Thursday, November 17, 2011

Fresh Baked Bread

Nothing says, I've been slaving away in the kitchen for hours on end to make the perfect Thanksgiving meal because I'm a domestic goddess, quite like baking your own fresh bread.  The awesome thing?  It's so easy!  Come along...

My nearest and dearest friend Lauren, introduced me to this recipe she found at Steamy Kitchen.  It's such a simple recipe, Jaden has her four year old son do it!  PS - could he get ANY cuter?  What a heartbreaker.

Anyway, I decided to make my friend Lauren do it.  A four year old and Lauren have quite a lot in common, including a general resistance to direction and the overall desire to throw flour around.  I can say those things about her because she is a womb to tomb, birth to earth kinda friend (any West Side Story fans out there?) and since she lives only a block away, she puts up with my nonsense regularly.

Start with these four simple ingredients:

Bread Flour
Instant Yeast
Sea Salt (or kosher salt)
Warm Water


In your large mixing bowl of flour, sprinkle your yeast around. 

Add your salt.  We used Trapani sea salt.  I got mine at TJ Maxx, but you can use kosher salt too.  Steamy Kitchen provided a great link on the difference in salts.  Generally speaking, sea salt and kosher salt adds more of that delicious briny and pop of flavor that table salt doesn't possess.  I love it and use it every possible chance I get.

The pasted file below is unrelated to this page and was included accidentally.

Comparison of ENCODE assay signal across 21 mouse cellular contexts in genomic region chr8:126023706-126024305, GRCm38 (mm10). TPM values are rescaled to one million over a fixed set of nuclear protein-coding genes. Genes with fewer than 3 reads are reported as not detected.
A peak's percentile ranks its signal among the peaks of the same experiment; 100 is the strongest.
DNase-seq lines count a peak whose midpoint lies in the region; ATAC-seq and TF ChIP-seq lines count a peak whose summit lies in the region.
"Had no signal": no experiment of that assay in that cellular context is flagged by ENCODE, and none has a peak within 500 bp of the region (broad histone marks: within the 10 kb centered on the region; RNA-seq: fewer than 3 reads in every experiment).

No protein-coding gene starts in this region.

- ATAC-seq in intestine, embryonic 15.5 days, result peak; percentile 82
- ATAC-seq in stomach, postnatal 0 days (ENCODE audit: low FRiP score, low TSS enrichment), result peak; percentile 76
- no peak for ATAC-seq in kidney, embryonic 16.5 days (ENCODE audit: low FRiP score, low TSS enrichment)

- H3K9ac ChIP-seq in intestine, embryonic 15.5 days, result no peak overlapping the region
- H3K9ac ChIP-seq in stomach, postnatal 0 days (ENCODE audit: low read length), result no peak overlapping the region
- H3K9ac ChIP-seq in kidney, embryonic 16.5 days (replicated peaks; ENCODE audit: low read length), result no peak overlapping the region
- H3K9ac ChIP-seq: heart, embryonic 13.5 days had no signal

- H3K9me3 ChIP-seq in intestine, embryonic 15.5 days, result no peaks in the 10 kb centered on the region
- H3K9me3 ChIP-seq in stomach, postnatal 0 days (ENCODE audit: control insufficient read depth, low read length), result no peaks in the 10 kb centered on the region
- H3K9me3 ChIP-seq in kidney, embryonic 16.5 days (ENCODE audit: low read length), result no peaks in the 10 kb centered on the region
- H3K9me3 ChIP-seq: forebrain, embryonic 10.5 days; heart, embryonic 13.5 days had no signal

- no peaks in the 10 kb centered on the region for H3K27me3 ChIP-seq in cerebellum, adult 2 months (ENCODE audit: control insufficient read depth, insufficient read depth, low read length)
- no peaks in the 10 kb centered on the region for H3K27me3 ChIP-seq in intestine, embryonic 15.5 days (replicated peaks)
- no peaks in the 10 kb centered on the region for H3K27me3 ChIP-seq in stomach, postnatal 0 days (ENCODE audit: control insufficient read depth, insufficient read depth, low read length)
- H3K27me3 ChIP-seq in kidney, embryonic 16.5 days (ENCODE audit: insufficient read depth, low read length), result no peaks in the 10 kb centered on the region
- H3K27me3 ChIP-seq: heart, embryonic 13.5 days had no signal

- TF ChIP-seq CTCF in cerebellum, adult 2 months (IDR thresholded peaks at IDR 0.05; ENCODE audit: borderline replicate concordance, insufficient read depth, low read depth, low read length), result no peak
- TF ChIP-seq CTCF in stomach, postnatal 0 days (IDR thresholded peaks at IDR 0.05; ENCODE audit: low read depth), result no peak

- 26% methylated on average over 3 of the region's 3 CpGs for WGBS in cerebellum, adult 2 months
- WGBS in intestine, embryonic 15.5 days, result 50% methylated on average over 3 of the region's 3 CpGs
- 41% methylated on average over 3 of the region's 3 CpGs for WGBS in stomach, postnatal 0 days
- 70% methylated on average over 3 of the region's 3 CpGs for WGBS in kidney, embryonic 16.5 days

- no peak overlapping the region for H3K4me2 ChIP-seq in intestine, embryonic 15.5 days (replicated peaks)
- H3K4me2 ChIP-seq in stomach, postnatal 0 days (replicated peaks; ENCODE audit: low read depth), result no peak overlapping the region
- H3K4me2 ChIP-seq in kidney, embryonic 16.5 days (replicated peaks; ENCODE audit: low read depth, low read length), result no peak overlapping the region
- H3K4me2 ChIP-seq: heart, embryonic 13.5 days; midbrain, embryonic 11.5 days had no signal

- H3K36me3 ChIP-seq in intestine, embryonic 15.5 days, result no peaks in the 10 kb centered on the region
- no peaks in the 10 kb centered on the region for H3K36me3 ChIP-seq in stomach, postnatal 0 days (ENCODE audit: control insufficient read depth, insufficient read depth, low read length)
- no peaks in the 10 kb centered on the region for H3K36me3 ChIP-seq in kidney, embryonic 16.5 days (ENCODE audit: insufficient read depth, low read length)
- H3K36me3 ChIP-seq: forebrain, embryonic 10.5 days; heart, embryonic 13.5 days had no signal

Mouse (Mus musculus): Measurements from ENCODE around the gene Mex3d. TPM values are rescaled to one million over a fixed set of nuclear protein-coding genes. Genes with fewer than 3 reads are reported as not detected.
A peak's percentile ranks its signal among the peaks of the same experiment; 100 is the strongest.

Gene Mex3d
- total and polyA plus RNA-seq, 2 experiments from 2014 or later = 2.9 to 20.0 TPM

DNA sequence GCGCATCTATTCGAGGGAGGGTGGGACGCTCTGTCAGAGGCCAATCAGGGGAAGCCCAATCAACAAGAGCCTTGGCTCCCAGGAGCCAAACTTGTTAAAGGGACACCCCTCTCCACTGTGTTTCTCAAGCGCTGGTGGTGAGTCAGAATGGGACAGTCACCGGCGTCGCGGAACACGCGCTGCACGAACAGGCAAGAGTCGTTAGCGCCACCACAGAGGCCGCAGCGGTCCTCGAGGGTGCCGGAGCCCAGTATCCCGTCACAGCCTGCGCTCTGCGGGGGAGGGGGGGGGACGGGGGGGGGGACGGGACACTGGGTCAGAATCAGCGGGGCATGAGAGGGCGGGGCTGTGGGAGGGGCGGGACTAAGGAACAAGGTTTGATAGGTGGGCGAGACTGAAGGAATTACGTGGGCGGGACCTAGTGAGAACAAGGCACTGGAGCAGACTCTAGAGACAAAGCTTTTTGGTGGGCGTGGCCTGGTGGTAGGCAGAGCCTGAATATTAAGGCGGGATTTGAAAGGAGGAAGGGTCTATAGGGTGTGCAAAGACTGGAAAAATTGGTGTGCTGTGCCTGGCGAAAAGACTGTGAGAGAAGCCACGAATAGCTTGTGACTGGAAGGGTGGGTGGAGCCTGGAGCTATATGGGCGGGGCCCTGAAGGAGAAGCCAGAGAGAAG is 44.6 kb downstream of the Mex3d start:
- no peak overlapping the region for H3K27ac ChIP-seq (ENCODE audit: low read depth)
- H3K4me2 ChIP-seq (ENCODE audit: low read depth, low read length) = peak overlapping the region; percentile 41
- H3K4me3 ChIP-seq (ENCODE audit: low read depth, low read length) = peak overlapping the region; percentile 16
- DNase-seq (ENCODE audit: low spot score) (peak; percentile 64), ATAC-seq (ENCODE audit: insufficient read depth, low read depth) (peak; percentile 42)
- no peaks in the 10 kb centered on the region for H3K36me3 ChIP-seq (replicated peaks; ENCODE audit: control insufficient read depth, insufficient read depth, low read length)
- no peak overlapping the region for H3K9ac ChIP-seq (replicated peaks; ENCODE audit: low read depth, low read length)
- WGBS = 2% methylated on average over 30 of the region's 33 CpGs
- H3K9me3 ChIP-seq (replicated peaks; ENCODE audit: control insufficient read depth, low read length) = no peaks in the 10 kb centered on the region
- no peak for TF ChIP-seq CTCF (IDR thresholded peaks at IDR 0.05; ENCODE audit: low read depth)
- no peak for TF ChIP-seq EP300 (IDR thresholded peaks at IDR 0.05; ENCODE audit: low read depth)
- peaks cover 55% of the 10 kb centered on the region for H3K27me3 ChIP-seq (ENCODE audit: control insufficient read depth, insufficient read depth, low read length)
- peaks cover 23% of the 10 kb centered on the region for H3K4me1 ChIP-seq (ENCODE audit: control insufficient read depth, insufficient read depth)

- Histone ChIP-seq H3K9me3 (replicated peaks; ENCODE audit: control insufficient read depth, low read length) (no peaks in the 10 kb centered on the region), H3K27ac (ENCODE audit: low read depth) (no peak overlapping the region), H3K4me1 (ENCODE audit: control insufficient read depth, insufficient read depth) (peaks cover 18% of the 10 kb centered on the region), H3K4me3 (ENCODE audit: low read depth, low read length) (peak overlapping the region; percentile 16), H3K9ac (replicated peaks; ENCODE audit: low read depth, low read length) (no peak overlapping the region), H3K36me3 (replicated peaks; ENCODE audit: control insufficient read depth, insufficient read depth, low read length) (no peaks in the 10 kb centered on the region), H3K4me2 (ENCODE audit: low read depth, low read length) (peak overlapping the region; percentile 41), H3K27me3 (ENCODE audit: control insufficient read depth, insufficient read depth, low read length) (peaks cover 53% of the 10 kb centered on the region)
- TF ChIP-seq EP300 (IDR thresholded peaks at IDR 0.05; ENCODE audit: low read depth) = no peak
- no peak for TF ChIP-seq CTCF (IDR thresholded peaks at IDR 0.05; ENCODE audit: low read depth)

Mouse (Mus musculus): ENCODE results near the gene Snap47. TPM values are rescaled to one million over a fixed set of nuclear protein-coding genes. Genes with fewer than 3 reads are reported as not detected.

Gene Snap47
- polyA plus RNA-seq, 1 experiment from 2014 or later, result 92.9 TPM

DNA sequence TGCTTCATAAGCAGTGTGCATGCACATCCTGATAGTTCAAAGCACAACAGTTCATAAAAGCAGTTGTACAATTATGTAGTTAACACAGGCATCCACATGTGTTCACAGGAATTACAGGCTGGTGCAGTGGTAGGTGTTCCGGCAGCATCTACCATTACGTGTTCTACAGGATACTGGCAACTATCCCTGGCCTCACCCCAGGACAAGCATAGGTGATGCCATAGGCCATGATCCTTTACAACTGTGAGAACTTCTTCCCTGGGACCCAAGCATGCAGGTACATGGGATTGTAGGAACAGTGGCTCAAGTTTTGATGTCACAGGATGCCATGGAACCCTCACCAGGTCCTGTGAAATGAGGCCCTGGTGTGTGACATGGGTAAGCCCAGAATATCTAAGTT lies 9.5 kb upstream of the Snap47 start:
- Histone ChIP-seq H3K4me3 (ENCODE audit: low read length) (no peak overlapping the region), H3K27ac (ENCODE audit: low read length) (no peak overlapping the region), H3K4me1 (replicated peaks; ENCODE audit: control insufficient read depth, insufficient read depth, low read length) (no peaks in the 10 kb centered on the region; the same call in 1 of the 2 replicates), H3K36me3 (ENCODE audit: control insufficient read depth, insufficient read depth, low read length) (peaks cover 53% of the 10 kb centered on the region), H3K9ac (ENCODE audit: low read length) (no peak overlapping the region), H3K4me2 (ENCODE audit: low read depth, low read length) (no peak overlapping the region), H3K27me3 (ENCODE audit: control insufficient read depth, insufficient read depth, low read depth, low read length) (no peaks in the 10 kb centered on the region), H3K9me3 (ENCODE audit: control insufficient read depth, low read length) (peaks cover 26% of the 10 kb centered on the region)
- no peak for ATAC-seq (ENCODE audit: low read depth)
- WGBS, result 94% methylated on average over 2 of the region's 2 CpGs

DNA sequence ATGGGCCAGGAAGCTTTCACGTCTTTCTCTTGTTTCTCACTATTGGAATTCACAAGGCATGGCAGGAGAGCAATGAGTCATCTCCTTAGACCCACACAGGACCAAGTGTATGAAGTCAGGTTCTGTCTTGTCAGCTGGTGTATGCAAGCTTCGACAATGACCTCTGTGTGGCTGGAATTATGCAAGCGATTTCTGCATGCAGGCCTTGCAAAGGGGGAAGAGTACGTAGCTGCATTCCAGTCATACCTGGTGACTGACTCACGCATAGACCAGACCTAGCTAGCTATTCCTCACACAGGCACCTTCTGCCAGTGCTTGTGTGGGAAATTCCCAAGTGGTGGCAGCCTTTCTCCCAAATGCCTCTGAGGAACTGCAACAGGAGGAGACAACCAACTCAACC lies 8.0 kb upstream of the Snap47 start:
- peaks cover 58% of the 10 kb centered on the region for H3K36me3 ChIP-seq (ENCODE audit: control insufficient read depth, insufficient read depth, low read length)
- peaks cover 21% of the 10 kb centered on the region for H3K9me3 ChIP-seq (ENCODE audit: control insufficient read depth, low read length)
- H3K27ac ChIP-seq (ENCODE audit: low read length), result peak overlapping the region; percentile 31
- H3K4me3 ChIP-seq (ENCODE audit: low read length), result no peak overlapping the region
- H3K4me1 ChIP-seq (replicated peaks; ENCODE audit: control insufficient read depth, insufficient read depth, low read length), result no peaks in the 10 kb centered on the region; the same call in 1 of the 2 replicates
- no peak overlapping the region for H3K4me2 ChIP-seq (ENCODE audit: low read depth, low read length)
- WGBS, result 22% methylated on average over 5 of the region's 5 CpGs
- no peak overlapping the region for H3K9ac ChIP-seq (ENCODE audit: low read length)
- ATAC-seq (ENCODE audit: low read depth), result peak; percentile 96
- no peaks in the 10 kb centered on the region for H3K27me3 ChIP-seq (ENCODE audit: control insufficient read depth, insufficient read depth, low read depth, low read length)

Add your lukewarm water to kick start all of the active ingredients in yeast so the bread will puff up and smell delicious!  I hope you are following along with my super technical descriptions here. 

Remove your hardware (that means rings ladies and gents!) and prepare for mix off.

Get on in there and gently move the dough around with your fingers so it starts to form a loose, sticky ball.

Ok it should start looking like this.  Lauren said it looked a little dryer than the last time she made it so we added about a teaspoon of water.  That did the trick...

...and it ended up looking like this.  I am a weirdo and love eating raw dough.  Try not to do this.

Get some plastic wrap...

...and cover it up tight.  Lauren asked me where the warmest place in my condo is.  Without a question, our bedroom.  That place is like a sauna.   

And off she went.  Isn't she the cutest?  Normally it's infuriating to know someone who is as naturally skinny and tiny and dainty as this one, but it's pretty impossible not to like her.  She cracks me up too much.